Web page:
AMERICA ISLANDS, a name given to Christmas, Fanning, Palmyra and attendant islets, belonging to Great Britain, in the Central Pacific Ocean, between the equator and 6 deg. N., and about 160 deg. W. They are so named because frequented for their guano by traders from the United States. Christmas Island is probably the largest atoll in the Pacific (it is about 90 m. in circuit), and was discovered by Captain Cook in 1777. The islands were annexed by Great Britain in 1888 in view of the laying of the Pacific cable, of which Fanning Island is a station. Guano and mother-of-pearl shells are the principal articles of export; the population of the islands is about 300.
AMERICAN CIVIL WAR (1861-1865). 1. The Civil War between the northern and southern sections of the United States, which began with the bombardment of Fort Sumter on the 12th of April 1861, and came to an end, in the last days of April 1865, with the surrender of the Confederates, was in its scope one of the greatest struggles known to history. Its operations were spread over thousands of miles, vast numbers of men were employed, and both sides fought with an even more relentless determination than is usual when "armed nations" meet in battle. The duration of the war was due to the nature of the country and the enormous distances to be traversed, not to any want of energy, for the armies were in deadly earnest and their battles and combats (of which two thousand four hundred can be named) sterner than those of almost any war in modern history. The political history of the war, its antecedents and its consequences, are dealt with in the articles UNITED STATES (History) and CONFEDERATE STATES. For the purposes of the military narrative it is sufficient to say that eleven southern states seceded from the Union and formed the Confederate States of America. Jefferson Davis was chosen president of this confederacy, and an energetic government prepared to repel the expected attack of the "Union" states. The "resumption" by the seceding states of the coast defences (built on land ceded by the various states to the Federal government, and, it was argued, withdrawn therefore by the act of secession) brought on the war.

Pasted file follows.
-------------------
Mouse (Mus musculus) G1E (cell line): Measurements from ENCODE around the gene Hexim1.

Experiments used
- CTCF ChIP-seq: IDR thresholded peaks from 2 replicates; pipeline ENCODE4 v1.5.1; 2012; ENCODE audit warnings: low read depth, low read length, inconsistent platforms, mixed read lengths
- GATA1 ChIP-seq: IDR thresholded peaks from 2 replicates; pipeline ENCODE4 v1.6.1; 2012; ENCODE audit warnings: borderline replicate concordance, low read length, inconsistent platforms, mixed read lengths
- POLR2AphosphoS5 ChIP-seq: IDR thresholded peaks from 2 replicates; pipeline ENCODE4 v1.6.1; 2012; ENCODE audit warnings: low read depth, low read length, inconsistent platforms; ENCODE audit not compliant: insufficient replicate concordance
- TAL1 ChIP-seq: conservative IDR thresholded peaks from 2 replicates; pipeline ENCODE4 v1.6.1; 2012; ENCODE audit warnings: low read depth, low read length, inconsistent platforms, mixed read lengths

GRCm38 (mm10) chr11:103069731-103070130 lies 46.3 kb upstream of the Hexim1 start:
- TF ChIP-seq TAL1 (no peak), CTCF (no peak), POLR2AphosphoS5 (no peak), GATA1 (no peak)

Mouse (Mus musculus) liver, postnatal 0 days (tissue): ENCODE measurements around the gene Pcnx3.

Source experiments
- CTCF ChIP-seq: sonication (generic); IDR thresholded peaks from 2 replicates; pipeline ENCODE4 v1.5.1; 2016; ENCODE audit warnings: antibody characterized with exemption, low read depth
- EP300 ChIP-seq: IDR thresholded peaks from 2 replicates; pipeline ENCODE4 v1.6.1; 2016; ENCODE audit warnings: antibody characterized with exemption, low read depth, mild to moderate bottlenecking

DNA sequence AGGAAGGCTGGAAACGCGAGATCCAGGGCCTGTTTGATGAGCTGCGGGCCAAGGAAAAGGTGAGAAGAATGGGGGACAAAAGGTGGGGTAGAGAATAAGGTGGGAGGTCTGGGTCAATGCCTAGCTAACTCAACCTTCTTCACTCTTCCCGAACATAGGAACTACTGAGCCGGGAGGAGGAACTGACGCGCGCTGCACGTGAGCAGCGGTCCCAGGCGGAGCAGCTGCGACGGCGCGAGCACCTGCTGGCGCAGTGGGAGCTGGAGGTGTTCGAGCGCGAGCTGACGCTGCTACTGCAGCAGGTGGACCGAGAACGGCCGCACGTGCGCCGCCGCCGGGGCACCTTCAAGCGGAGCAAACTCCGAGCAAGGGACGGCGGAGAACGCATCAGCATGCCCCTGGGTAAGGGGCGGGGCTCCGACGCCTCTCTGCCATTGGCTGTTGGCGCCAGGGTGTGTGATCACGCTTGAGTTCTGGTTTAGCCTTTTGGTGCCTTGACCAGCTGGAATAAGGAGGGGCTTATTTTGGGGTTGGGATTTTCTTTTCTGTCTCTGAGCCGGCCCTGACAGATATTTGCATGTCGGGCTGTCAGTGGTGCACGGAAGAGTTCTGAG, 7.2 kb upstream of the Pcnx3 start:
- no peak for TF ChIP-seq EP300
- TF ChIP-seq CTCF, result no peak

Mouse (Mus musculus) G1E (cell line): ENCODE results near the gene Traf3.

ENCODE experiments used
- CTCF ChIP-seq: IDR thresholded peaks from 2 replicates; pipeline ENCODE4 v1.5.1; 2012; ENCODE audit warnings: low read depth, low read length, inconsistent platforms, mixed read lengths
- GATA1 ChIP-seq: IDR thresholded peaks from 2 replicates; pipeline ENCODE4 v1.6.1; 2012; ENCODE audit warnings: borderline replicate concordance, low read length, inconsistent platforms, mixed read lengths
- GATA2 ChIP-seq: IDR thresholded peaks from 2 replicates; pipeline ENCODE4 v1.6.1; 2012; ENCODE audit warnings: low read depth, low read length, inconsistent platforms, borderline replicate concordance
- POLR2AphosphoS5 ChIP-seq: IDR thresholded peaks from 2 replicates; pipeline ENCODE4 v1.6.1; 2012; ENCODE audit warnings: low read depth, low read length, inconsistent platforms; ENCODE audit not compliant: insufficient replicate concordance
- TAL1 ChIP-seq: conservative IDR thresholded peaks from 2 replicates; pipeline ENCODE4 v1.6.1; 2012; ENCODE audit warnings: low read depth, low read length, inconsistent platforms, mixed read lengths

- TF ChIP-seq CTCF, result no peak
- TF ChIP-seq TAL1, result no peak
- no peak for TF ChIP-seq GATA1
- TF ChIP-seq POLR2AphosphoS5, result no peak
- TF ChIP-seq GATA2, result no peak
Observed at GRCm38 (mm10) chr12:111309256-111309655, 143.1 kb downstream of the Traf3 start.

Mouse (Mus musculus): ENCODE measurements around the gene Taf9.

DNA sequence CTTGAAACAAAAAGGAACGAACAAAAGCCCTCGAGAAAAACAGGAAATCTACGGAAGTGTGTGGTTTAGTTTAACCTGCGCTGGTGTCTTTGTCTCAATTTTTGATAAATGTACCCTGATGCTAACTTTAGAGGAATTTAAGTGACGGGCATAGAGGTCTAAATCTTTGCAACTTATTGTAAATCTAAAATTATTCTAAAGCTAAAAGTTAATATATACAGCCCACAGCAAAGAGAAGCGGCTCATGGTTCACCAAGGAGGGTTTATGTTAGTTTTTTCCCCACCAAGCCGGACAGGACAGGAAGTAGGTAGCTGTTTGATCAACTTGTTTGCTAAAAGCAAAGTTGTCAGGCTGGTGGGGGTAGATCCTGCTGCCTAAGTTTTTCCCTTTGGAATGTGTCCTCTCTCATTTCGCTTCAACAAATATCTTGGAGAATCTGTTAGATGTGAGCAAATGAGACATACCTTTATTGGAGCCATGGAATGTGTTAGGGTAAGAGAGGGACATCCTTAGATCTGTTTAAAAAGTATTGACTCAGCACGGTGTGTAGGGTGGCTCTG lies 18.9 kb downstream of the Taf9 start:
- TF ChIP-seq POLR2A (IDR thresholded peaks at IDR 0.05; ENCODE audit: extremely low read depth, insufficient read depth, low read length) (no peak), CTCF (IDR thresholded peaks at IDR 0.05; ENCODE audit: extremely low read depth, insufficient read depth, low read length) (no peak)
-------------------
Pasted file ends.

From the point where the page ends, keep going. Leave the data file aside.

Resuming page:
2. Bombardment of Fort Sumter.—South Carolina, finding other means of seizing or regaining Fort Sumter at Charleston ineffectual, ushered in the great struggle by the bombardment of the 12th of April 1861. Against overwhelming odds the United States troops held out until honour was satisfied; they then surrendered the ruins of the fort and were conveyed by warships to the north. At once the war spirit was aroused. President Lincoln called out 75,000 men. The few southern states which had not yet seceded, refused their contingents and promptly joined the "rebels," but there was no hesitation in the people of the North, and the state troops volunteered in far greater numbers than had been demanded. Nearly the whole of the nation had now definitely taken sides in the quarrel. The Confederacy consisted of eleven states (Virginia, North and South Carolina, Georgia, Florida, Alabama, Mississippi, Louisiana, Texas, Arkansas and Tennessee). All the remaining states and territories stood by the Union, except Missouri, Kentucky and Maryland, in which public opinion was divided. But the first operations of the war brought about the willing or unwilling adhesion of these border states to the Federal cause. Citizens of these states served on either side in the war. The small, but highly efficient, regular army stood by the president, though large numbers of the officers, amongst them many of the best in the service, left it when their states seceded. The navy likewise remained national, and of its officers very few went with their states, for the foreign relations of the navy tended to produce a sentiment wider than local. But the Federal armaments were not on such a scale as to enable the government to cope with a "nation in arms," and the first call for volunteers was followed by more and more, until in the end the Federals had more than a million men under arms. At first the troops on both sides were voluntarily enlisted, but the South quickly, the North later, put in force conscription acts. Reducing the figures to a three years' average, the North furnished about 45% of her military population, the South not less than 90% for that term. Even so the Confederacy was numerically, as in every other respect, far weaker, and rarely, after the second year, opposed equal numbers to the troops of the Union. Throughout the critical period of the war, that is, from the beginning of 1862 up to the day of Chattanooga, three distinct campaigns were always in progress. Virginia, separating the two hostile capitals, Richmond and Washington, was the theatre of the great campaigns of the east, where the flower of both armies fought. In the centre, the valleys of the Ohio, the Cumberland and the Tennessee were the battle-ground of large armies attacking and defending the south and south-eastern states of the Confederacy, while on and beyond the great waterway of the Mississippi was carried on the struggle for those interests, vital to either party, which depended on the mighty river and its affluents. Until the end of 1863 the events in these three regions remain distinct episodes; after that the whole theatre of war is comprised in the "anaconda policy," which concentrated irresistible masses of troops from all sides on the heroic remnants of the Confederacy. In Virginia and the east, Washington, situated on the outpost line of the Union, and separated by the "border" state of Maryland from Pennsylvania and the North, was for some time in great peril. Virginia, and with it the Federal navy yard at Norfolk and the arsenal at Harper's Ferry, was controlled by the rebels. Baltimore was the scene of a bloody riot as the first Northern regiment (6th Mass.) passed through on its way to Washington on the 19th of April, and, until troops could be spared to protect the railway through Maryland, all reinforcements for the national capital had to be brought up to Annapolis by sea. When that state was reduced to order, the Potomac became the front, and, later, the base, of the Northern armies.